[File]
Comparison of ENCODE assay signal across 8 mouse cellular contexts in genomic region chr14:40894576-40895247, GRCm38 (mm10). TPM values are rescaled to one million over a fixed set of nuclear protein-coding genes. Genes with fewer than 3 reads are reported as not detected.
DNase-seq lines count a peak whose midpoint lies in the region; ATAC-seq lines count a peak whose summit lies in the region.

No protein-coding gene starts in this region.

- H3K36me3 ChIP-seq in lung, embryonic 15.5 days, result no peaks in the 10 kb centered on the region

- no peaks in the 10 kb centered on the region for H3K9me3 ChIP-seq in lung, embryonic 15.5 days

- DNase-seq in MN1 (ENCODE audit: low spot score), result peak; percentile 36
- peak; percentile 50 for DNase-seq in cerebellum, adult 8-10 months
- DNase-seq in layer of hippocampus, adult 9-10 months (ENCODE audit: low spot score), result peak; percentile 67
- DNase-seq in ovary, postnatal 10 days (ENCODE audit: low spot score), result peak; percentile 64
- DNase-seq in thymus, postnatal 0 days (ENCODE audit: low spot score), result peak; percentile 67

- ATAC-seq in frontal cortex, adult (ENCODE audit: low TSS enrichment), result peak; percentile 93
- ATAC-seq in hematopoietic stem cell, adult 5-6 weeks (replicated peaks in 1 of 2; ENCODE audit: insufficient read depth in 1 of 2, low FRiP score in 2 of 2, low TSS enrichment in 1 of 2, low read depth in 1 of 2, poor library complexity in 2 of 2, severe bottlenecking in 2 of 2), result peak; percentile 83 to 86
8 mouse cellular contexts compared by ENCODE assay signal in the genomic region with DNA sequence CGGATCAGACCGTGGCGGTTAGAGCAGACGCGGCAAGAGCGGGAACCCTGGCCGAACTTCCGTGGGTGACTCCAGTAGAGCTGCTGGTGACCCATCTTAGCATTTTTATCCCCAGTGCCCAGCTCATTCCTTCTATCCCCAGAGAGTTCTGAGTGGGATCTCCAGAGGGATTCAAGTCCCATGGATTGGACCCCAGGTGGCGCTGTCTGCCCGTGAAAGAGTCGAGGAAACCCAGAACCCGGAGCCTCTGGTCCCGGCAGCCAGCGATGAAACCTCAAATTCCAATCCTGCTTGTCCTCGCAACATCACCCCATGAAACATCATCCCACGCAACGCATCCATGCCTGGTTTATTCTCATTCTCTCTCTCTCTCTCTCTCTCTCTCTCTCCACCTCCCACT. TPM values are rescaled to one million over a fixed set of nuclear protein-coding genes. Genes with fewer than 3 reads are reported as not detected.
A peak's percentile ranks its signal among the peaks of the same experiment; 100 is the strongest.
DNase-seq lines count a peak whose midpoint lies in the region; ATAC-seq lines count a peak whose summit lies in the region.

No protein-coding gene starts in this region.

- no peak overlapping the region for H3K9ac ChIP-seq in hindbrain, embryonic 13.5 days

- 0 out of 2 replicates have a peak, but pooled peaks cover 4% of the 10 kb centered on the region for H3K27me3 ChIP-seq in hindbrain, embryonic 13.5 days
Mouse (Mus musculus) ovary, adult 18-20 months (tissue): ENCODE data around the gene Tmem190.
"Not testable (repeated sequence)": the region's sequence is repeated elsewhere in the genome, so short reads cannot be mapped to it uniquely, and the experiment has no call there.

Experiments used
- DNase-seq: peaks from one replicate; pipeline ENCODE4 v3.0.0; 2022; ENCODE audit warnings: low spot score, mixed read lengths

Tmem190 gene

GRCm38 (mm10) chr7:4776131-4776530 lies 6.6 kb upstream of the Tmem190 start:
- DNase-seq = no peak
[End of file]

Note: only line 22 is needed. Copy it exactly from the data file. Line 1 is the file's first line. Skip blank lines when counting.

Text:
- DNase-seq: peaks from one replicate; pipeline ENCODE4 v3.0.0; 2022; ENCODE audit warnings: low spot score, mixed read lengths